T: I feel that we are all struggling with the Covid-19 situation, not just artists. However, this gives us more time to think about our craft and the music that we want to put out. When staying home was a luxury for some of us due to our busy schedules, we were not able to properly get any peace of mind to work on our own music. Now with the time that we have, we can properly concentrate and the things that we want to and and not get distracted which is exactly what I’ve been doing at home, working on my own music.

Have you been making more music at home?

R: Most definitely and I love how I’m able to have this alone time grow more individually and self reflect on my working process. A lot of learning is done as well!

T: A lot more than I would have expected. I already have more than 10 tracks recorded in the span of a week.

Tell us more about your collaboration with each other.

R: Tengy is just way too talented! The kid is melody machine and is super versatile. Being able to rap and sing and write his own material at such a young age I can only imagine the star the world awaits. I truly see lots of potential in him and I’m sure he’ll be in the big leagues very soon as he embodies everything needed from a true successful artist.

T: RIIDEM is one of the most respected producers in the music industry and working with him has always been an experience and a blessing. During the process of writing SMOKESCREEN, we were actually flooded with ideas and I can’t wait for more music that is about to come out of RIIDEM and I.

When he showed me the beat, I knew I had to do my best on the track because I wanted to do this crazy good beat justice. We both came up with the hook and the verses in the span of a week.

For young and aspiring artists getting started, the music industry may seem a bit nerve-wracking. Since you both have been in the music industry for a while now, do you have advise to young musicians on navigating the industry?

…never make anything to impress the rest but create what you believe expresses you well and allows you to be yourself.

R: The real success plan is you’ve gotta believe in yourself. Obstacles and failures are really the steps before one reaches their goals. I only believe in learning from every process be it a success or failure. There will be many people be it from the industry who’ll have their opinions of your work and many may critique you for all you do and that may hinder you from progressing forward. To be honest music is ART and it’s self expression so never make anything to impress the rest but create what you believe expresses you well and allows you to be yourself.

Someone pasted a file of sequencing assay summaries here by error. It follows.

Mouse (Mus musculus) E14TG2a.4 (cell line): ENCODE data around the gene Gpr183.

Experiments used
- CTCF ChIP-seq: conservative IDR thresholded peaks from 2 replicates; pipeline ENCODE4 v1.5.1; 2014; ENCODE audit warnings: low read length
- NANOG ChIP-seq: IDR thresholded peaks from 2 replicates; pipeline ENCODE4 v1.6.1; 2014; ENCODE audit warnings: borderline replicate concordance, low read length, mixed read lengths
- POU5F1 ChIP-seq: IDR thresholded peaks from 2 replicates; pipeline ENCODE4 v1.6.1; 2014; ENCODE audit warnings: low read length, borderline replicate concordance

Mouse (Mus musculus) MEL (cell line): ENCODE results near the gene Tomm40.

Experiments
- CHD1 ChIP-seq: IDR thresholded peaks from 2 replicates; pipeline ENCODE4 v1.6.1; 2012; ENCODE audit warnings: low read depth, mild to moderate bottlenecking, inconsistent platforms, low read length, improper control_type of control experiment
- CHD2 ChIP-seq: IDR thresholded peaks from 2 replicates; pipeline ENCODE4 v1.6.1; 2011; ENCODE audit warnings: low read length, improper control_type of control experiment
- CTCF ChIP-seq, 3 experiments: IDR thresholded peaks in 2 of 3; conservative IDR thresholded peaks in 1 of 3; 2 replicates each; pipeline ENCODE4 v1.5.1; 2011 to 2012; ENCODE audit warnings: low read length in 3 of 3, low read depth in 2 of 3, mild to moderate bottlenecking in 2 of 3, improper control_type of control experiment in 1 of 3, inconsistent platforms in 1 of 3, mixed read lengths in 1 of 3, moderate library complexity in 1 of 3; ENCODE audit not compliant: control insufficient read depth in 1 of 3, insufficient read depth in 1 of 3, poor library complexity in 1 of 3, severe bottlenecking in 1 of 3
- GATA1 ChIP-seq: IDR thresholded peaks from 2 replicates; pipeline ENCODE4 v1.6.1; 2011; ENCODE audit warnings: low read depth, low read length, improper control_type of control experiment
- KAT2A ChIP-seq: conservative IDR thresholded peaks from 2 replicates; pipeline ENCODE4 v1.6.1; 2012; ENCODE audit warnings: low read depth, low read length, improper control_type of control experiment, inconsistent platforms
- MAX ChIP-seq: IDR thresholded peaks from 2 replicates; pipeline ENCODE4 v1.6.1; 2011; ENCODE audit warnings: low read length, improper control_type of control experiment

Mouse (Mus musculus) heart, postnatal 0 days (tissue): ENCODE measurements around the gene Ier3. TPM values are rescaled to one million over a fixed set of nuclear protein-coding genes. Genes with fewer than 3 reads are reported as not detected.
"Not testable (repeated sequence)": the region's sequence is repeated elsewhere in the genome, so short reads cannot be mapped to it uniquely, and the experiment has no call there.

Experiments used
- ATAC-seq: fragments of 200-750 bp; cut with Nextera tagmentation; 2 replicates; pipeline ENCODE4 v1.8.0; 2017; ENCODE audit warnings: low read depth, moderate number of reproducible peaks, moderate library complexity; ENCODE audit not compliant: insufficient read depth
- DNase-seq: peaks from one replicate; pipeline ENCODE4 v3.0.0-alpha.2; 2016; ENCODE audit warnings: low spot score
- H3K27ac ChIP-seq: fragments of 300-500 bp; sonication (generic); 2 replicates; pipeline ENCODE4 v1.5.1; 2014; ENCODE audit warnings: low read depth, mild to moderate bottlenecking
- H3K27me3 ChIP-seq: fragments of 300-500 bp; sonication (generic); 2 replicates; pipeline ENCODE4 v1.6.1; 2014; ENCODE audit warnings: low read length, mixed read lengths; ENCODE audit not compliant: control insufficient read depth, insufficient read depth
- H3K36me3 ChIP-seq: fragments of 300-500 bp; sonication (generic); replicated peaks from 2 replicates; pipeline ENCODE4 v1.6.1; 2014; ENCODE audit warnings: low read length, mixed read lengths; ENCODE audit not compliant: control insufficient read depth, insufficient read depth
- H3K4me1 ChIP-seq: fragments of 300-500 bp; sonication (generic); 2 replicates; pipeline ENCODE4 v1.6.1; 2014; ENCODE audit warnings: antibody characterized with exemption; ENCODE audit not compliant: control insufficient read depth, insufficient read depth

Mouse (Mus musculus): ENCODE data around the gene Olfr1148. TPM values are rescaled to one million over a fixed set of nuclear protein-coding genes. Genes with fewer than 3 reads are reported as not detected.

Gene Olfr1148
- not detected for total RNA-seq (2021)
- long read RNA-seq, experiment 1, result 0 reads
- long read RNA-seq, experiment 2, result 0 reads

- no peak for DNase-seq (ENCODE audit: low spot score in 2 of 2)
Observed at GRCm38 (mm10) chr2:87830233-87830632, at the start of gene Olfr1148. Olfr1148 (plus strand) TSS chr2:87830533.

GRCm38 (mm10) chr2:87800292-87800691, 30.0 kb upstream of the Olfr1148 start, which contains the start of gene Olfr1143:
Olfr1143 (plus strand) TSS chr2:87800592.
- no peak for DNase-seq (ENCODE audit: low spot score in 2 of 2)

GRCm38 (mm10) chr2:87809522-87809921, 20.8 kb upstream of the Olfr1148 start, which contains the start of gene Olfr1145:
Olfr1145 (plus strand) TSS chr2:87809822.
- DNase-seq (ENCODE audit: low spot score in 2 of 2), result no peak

T: Trust in the process. It doesn’t happen overnight to everyone. There will always be ups and downs during the journey you embark on but you need to hustle everyday and find ways to improve yourself all the time. There are a lot of players in this game and competition is always around, which is a good thing because it shows you that you always have to get better at it to keep up. Don’t give up on the thing that you love to do the most and make sure that you surround yourself with people who share the same vision with you and who want to see you succeed, even if you make it before them.

You have to put your trust in certain companies and collaborators too. One of them I’ve worked with is Spinnup. They are there to help you get your songs heard by the right people, and by the right people, I mean a big label like Universal Music Singapore. Spinnup has helped a lot of young artists by getting them the attention that they deserve and helping them get their songs to the audiences.

RIIDEM and Tengyboy in the studio.

You can find more artist features like these on our blog here.